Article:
For the first time this season, food trucks gathered at Market Street’s Center Park on Friday with two new additions to the street food scene. And there may be two more food trucks in coming months.
Owner Duane Olscvary of Nana’s Famous Frozen Custard, 6707 Hixson Pike, built a truck to take his product to the streets.
The other new addition is King of Pops, which is a cart with handcrafted popsicles made with fresh fruit.
The street food scene in Chattanooga now includes Famous Nater’s, Southern Burger Company, Local Slice, Nana’s, A Taste of Argentina, The Missing Link cart, King of Pops, The Muenster Truck-which should hit streets this summer-and Rock-n-Tacos, which Nooga.com hasn’t written about before, but it’s been open for about a year.
Rock-n-Tacos couldn’t make it to Center Park today because of mechanical trouble, Jim Williamson, vice president of planning and development for River City Company, said.
And this summer, a waffle truck and a burrito truck may join the scene-Mountain Waffle Wagon and California Smothered Burrito, respectively.
Williamson said he doesn’t want to say the trucks will definitely be here, but plans are in the works.
Nana’s Famous Frozen Custard
The Hixson location is a “retro drive-in kind of place,” Olscvary-who built the truck to take his product to the streets-said.
“You can’t buy a book on how to build a food truck-you just sort of look at other food trucks,” he said.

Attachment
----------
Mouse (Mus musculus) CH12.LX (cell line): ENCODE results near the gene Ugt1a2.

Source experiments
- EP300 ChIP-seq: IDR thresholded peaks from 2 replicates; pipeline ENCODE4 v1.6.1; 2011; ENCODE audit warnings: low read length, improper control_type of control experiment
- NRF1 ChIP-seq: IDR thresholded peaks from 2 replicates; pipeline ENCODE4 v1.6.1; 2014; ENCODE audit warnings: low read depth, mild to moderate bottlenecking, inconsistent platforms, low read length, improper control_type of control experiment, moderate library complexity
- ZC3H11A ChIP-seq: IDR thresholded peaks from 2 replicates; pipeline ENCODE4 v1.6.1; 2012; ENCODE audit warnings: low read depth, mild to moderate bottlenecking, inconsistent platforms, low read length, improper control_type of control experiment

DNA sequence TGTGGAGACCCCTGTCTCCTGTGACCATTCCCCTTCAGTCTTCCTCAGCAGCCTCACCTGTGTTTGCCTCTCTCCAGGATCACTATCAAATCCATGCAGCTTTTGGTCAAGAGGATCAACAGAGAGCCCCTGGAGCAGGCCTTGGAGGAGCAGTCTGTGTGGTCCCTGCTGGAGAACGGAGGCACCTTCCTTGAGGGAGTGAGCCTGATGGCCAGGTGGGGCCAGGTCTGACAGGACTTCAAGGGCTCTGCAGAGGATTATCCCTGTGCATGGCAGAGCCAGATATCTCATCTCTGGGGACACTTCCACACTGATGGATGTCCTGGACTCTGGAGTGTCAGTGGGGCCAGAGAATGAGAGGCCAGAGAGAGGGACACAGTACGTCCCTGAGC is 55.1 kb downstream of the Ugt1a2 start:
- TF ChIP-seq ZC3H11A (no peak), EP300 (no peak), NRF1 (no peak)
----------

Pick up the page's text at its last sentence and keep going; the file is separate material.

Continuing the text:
He bought parts from vendors and put the truck together over months. His truck didn’t need a lot of cooking equipment, so he got a big freezer, generators and cabinet and started putting together the metal plates and doing the electrical work.
He passed the fire and health inspections and hit the street Friday.
Local company Printree did the truck’s wrap, which has a picture of his grandchildren on it.
He will be at the market on Sundays and at Home Depot tomorrow.
“The word is getting out,” he said. “We’re doing weddings. We cater. We want to keep the truck on the road if we can. We are learning where to go. We’re excited about this and waiting to see how well it works.”
King of Pops
Hudson Magee has brought King of Pops from Atlanta to Chattanooga.
“It’s not a franchise-we work together to bring it to different places, and we’re a local company wherever we go,” he said. “We start different kitchens in different cities and buy local produce.”
So far, Magee is making them in Atlanta and bringing them to Chattanooga, but he is looking at potentially opening a kitchen here and possibly a storefront one day, he said.
But the King of Pops cart is key to the business, Magee said.
“A lot of our character comes from the push cart and the street sales, and that’s kind of our trademark. It’s a fun way to run the business,” he said.
There are other cart-type street vendors that show up around town, too, such as Monkey Town Donut Company; The Chattanooga Cookie Company; and Pure Sodaworks, which now has a storefront and bottling location on the North Shore.
None of those businesses came out Friday, though.
Williamson said he was pleased with the turnout for the first day at Center Park, which coincided with the season’s first Fresh on Fridays, which is in Miller Plaza.
“There was a huge crowd down there today,” he said.